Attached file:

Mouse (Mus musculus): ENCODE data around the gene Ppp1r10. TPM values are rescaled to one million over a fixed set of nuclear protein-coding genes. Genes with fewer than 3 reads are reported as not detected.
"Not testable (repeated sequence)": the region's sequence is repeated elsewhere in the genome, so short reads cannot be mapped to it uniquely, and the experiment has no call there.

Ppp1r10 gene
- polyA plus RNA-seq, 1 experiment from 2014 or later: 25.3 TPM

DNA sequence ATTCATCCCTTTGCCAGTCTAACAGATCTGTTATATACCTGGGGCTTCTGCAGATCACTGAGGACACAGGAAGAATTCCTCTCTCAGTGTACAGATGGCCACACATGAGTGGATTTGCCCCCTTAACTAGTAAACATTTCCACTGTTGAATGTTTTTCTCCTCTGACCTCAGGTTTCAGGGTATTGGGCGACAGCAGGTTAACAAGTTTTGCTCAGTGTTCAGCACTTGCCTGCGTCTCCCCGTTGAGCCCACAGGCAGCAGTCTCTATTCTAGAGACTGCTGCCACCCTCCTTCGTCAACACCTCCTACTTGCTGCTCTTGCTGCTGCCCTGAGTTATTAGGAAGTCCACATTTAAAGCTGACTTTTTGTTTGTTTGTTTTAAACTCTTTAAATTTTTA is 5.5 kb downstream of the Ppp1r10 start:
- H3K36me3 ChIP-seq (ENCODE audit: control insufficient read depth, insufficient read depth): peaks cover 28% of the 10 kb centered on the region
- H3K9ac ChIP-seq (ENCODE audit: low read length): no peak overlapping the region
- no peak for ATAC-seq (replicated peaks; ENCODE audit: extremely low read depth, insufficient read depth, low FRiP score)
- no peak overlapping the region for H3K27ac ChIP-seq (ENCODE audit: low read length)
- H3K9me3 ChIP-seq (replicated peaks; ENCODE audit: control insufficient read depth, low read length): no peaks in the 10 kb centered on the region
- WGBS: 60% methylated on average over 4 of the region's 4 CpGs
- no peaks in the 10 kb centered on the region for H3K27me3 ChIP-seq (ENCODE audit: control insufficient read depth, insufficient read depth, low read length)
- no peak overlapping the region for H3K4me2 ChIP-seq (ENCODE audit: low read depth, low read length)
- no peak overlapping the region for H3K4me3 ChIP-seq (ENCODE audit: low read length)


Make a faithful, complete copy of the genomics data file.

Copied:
Mouse (Mus musculus): ENCODE data around the gene Ppp1r10. TPM values are rescaled to one million over a fixed set of nuclear protein-coding genes. Genes with fewer than 3 reads are reported as not detected.
"Not testable (repeated sequence)": the region's sequence is repeated elsewhere in the genome, so short reads cannot be mapped to it uniquely, and the experiment has no call there.

Ppp1r10 gene
- polyA plus RNA-seq, 1 experiment from 2014 or later: 25.3 TPM

DNA sequence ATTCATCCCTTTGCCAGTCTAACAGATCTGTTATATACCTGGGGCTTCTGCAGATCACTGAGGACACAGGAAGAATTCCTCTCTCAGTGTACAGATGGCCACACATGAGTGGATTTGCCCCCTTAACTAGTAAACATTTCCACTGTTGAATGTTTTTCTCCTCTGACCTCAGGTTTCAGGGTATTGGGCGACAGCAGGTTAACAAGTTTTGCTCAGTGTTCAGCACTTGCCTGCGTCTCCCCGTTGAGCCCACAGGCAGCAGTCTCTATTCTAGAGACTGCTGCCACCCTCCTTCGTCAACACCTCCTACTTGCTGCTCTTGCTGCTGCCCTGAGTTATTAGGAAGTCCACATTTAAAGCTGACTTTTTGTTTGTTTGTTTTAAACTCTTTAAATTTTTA is 5.5 kb downstream of the Ppp1r10 start:
- H3K36me3 ChIP-seq (ENCODE audit: control insufficient read depth, insufficient read depth): peaks cover 28% of the 10 kb centered on the region
- H3K9ac ChIP-seq (ENCODE audit: low read length): no peak overlapping the region
- no peak for ATAC-seq (replicated peaks; ENCODE audit: extremely low read depth, insufficient read depth, low FRiP score)
- no peak overlapping the region for H3K27ac ChIP-seq (ENCODE audit: low read length)
- H3K9me3 ChIP-seq (replicated peaks; ENCODE audit: control insufficient read depth, low read length): no peaks in the 10 kb centered on the region
- WGBS: 60% methylated on average over 4 of the region's 4 CpGs
- no peaks in the 10 kb centered on the region for H3K27me3 ChIP-seq (ENCODE audit: control insufficient read depth, insufficient read depth, low read length)
- no peak overlapping the region for H3K4me2 ChIP-seq (ENCODE audit: low read depth, low read length)
- no peak overlapping the region for H3K4me3 ChIP-seq (ENCODE audit: low read length)